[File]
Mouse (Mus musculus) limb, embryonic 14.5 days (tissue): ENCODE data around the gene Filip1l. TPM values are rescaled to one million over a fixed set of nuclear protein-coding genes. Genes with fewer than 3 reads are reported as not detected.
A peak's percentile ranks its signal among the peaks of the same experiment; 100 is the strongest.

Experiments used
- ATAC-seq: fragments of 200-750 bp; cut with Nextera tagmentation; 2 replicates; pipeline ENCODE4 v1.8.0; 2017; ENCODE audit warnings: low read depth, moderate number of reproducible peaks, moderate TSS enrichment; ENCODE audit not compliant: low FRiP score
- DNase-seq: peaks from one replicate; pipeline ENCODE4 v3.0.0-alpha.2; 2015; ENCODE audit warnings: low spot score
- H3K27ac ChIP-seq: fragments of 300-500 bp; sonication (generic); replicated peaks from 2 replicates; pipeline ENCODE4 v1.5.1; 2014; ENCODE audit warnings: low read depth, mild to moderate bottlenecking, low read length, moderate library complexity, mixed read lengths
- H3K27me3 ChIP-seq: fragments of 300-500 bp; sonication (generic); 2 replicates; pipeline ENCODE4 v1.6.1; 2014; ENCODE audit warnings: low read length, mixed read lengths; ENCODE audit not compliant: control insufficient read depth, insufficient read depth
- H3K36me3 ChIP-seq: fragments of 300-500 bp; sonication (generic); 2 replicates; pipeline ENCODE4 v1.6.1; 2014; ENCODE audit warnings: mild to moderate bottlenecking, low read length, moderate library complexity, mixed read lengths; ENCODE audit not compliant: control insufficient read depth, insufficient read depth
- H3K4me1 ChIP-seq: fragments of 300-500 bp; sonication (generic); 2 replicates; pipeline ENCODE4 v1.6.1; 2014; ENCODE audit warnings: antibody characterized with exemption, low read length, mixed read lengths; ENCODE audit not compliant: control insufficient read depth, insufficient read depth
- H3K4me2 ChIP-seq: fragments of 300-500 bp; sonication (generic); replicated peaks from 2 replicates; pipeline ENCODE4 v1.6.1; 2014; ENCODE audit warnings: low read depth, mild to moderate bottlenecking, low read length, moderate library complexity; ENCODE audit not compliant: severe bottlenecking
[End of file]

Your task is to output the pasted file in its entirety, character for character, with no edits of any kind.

Mouse (Mus musculus) limb, embryonic 14.5 days (tissue): ENCODE data around the gene Filip1l. TPM values are rescaled to one million over a fixed set of nuclear protein-coding genes. Genes with fewer than 3 reads are reported as not detected.
A peak's percentile ranks its signal among the peaks of the same experiment; 100 is the strongest.

Experiments used
- ATAC-seq: fragments of 200-750 bp; cut with Nextera tagmentation; 2 replicates; pipeline ENCODE4 v1.8.0; 2017; ENCODE audit warnings: low read depth, moderate number of reproducible peaks, moderate TSS enrichment; ENCODE audit not compliant: low FRiP score
- DNase-seq: peaks from one replicate; pipeline ENCODE4 v3.0.0-alpha.2; 2015; ENCODE audit warnings: low spot score
- H3K27ac ChIP-seq: fragments of 300-500 bp; sonication (generic); replicated peaks from 2 replicates; pipeline ENCODE4 v1.5.1; 2014; ENCODE audit warnings: low read depth, mild to moderate bottlenecking, low read length, moderate library complexity, mixed read lengths
- H3K27me3 ChIP-seq: fragments of 300-500 bp; sonication (generic); 2 replicates; pipeline ENCODE4 v1.6.1; 2014; ENCODE audit warnings: low read length, mixed read lengths; ENCODE audit not compliant: control insufficient read depth, insufficient read depth
- H3K36me3 ChIP-seq: fragments of 300-500 bp; sonication (generic); 2 replicates; pipeline ENCODE4 v1.6.1; 2014; ENCODE audit warnings: mild to moderate bottlenecking, low read length, moderate library complexity, mixed read lengths; ENCODE audit not compliant: control insufficient read depth, insufficient read depth
- H3K4me1 ChIP-seq: fragments of 300-500 bp; sonication (generic); 2 replicates; pipeline ENCODE4 v1.6.1; 2014; ENCODE audit warnings: antibody characterized with exemption, low read length, mixed read lengths; ENCODE audit not compliant: control insufficient read depth, insufficient read depth
- H3K4me2 ChIP-seq: fragments of 300-500 bp; sonication (generic); replicated peaks from 2 replicates; pipeline ENCODE4 v1.6.1; 2014; ENCODE audit warnings: low read depth, mild to moderate bottlenecking, low read length, moderate library complexity; ENCODE audit not compliant: severe bottlenecking